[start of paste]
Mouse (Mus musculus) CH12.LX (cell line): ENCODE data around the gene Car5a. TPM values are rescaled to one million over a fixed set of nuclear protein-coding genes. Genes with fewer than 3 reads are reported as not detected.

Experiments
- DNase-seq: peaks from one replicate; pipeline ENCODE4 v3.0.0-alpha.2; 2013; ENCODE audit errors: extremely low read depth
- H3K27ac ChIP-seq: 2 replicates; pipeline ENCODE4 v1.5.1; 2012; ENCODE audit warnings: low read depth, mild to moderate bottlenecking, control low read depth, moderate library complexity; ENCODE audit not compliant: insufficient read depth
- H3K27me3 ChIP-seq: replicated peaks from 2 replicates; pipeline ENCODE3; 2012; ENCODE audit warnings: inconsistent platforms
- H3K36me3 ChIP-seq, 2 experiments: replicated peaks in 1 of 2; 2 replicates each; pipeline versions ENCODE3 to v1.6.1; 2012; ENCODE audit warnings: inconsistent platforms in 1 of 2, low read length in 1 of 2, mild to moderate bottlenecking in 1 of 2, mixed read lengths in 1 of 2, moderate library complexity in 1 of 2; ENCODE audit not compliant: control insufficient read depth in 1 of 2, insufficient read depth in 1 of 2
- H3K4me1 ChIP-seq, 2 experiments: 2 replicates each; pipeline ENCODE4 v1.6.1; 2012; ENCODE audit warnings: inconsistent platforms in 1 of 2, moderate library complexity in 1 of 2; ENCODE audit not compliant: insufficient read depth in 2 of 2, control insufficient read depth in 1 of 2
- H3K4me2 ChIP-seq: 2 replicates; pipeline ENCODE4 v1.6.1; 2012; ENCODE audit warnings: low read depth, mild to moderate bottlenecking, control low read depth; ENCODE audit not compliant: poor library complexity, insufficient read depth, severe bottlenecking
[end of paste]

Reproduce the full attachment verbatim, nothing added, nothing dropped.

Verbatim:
Mouse (Mus musculus) CH12.LX (cell line): ENCODE data around the gene Car5a. TPM values are rescaled to one million over a fixed set of nuclear protein-coding genes. Genes with fewer than 3 reads are reported as not detected.

Experiments
- DNase-seq: peaks from one replicate; pipeline ENCODE4 v3.0.0-alpha.2; 2013; ENCODE audit errors: extremely low read depth
- H3K27ac ChIP-seq: 2 replicates; pipeline ENCODE4 v1.5.1; 2012; ENCODE audit warnings: low read depth, mild to moderate bottlenecking, control low read depth, moderate library complexity; ENCODE audit not compliant: insufficient read depth
- H3K27me3 ChIP-seq: replicated peaks from 2 replicates; pipeline ENCODE3; 2012; ENCODE audit warnings: inconsistent platforms
- H3K36me3 ChIP-seq, 2 experiments: replicated peaks in 1 of 2; 2 replicates each; pipeline versions ENCODE3 to v1.6.1; 2012; ENCODE audit warnings: inconsistent platforms in 1 of 2, low read length in 1 of 2, mild to moderate bottlenecking in 1 of 2, mixed read lengths in 1 of 2, moderate library complexity in 1 of 2; ENCODE audit not compliant: control insufficient read depth in 1 of 2, insufficient read depth in 1 of 2
- H3K4me1 ChIP-seq, 2 experiments: 2 replicates each; pipeline ENCODE4 v1.6.1; 2012; ENCODE audit warnings: inconsistent platforms in 1 of 2, moderate library complexity in 1 of 2; ENCODE audit not compliant: insufficient read depth in 2 of 2, control insufficient read depth in 1 of 2
- H3K4me2 ChIP-seq: 2 replicates; pipeline ENCODE4 v1.6.1; 2012; ENCODE audit warnings: low read depth, mild to moderate bottlenecking, control low read depth; ENCODE audit not compliant: poor library complexity, insufficient read depth, severe bottlenecking